Volume under contract with Cambridge University Press.
With Eric L. Hutton. Volume under contract with Oxford University Press.
While most discussions of political realism in the West draw their inspiration from thinkers such as Thucydides, Machiavelli, and Hobbes, they were far from the only political theorists developing such an approach. Rather, we see realist approaches to politics not only in a vast array of European thinkers throughout history, but also in in a diverse range of non-European traditions. From Kautilya’s 2nd c. BCE Sanskrit classic to the eponymously named Han Feizi from China, a variety of realist visions were developed alongside arguments detailing structural problems in the more idealist political visions of their rivals. One such thinker, whose ideas have largely been lost to the contemporary world was the Chinese philosopher Shen Dao (c. 350-275 BCE).
One of the most philosophical intriguing arguments Shen Dao develops focuses on the sources of political resentment and the necessity of eliminating them as a prerequisite to a strong and stable society and state. This essay develops Shen Dao’s argument that resentment arises not merely when people’s desires are not fulfilled but rather when there was an expectation that they could have been fulfilled and work to demonstrate how he envisions eliminating sources of resentment in the political sphere. In doing so, it engages with much more prevalent Confucian views, demonstrating that Shen Dao presents a trenchant criticism of one of the very bases of Confucian political philosophy and, indeed any political theory that develops itself from moral foundations.
This paper closes with an analysis of how Shen Dao’s ideas may be brought into conversation with those of political realists more familiar to a Western audience, with a goal of “pursuing the ideal of working with similarities in differences and differences in similarities.” In particular it raises the question for students of why the worries of resentment were not foregrounded in the West in the way that they were by Chinese realists. This provides students with entry into examining the ways in which different cultures approach very similar topics and allows us to more deeply reflect not only on why certain things were emphasized in a particular tradition but why others were de-emphasized or seemingly ignored.
(To be included in Amber Griffioen and Marius Backmann, eds., Pluralizing Philosophy’s Past: New Reflections in the History of Philosophy. New York: Palgrave.)
Recently, there has been a resurgence of studies of virtue ethics in the Western world, and there are those who have used this as a framework for understanding early Confucian ethics. There have also been those who have used these insights as a stepping stone for understanding Confucian political philosophy as a version of virtue politics. What I argue in this paper is that it may be profitable to extend the virtue based analysis of Confucianism, and in particular Xunzi, even further and understand his theory of law as a version of virtue jurisprudence. In doing this, I first lay out a thin description of virtue jurisprudence and demonstrate why it is that it makes sense to understand Xunzi’s legal thought in these terms. I then develop an understanding of Xunzi’s particular thick conception of virtue jurisprudence, which has important differences from contemporary Western versions and analyze how a better understanding of Xunzi’s theory may be useful for those advocating virtue jurisprudence today.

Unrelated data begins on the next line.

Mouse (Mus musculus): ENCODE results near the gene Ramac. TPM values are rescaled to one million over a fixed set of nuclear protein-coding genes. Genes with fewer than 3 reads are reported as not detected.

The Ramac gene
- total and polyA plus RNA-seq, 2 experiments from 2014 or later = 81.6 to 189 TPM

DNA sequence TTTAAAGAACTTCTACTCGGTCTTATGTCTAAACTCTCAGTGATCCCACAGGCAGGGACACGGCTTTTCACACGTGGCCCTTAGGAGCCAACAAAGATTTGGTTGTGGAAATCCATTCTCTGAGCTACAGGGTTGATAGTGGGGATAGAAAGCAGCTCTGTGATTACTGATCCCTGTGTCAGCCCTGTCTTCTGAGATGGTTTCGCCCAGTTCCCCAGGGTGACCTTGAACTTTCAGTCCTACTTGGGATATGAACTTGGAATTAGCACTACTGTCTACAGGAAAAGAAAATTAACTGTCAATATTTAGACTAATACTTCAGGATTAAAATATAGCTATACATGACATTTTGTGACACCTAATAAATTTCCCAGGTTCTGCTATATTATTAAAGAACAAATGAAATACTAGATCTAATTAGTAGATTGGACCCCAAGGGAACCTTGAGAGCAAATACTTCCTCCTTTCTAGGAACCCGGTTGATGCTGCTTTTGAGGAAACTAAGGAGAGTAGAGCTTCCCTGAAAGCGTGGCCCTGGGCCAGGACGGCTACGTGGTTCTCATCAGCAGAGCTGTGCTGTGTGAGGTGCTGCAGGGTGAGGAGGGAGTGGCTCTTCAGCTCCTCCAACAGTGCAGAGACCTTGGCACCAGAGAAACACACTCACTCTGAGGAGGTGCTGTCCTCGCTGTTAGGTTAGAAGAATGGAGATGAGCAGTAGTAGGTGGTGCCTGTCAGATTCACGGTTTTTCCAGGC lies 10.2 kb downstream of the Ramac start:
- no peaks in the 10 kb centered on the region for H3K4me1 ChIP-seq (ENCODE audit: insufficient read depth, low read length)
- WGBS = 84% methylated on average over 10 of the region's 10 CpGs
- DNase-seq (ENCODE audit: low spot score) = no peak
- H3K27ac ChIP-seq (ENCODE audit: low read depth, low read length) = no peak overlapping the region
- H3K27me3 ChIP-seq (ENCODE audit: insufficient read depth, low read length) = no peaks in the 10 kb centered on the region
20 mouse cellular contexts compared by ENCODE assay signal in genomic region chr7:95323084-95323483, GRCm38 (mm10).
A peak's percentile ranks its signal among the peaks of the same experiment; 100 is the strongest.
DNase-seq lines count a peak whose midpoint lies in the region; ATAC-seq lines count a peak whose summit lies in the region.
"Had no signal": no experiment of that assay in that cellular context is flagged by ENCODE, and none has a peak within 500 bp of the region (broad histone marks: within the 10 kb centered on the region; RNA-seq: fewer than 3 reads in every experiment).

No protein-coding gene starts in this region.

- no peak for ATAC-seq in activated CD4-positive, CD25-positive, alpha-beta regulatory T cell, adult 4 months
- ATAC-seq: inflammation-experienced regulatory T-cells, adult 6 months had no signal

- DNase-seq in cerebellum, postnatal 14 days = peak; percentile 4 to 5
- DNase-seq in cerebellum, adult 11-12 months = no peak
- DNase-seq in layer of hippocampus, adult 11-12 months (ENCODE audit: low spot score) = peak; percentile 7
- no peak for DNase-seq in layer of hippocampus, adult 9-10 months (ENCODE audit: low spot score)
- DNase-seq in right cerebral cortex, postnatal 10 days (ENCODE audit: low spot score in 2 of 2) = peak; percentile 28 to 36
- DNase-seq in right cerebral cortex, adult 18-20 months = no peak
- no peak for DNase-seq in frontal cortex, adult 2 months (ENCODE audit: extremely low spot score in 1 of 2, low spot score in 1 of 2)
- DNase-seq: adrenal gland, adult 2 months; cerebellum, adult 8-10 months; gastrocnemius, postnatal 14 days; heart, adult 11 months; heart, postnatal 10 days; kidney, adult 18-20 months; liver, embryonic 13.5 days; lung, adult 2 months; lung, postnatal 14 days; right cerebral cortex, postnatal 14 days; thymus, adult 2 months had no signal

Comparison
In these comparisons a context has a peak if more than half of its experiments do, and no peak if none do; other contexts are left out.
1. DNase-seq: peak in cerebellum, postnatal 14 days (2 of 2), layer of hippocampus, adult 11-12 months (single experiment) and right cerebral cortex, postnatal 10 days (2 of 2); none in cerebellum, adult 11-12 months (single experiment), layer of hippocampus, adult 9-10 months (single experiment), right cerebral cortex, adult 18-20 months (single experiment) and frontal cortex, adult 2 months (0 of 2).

This paper looks at Mengzian ideas of virtue in an attempt to understand the relationship between the four sprouts of virtue (四端 si duan) found in the Mengzi and the seven feelings discussed in the Lijing 禮經 and elsewhere. This is important because it gives us a way of examining the relationship between emotions and ethics, and if the four sprouts do carry the normative force that Mengzi seems to think they do, then by comparing them with the seven feelings we may be able to determine wherein lies this normative force and why the seven feelings lack it.
I argue that the four sprouts have a connection with the heart/mind that is absent in the feelings. Further, because the four sprouts give one a basis of other regarding factors to take into consideration when deciding on any action, they can be seen as a normative guide for the feelings, as a way of determining whether or not one should follow the dictates of one’s other emotions. This then fits in with our natural tendency to think that there are some times when one should follow their feelings and sometimes when one should go against them. In addition, it gives us an actual way to go about determining when we should follow our feeling and when we should not. As such, we can think of the four sprouts as more fundamental to right action than the seven feelings, as a sort of normative foundation upon which to build conceptions of how one should act.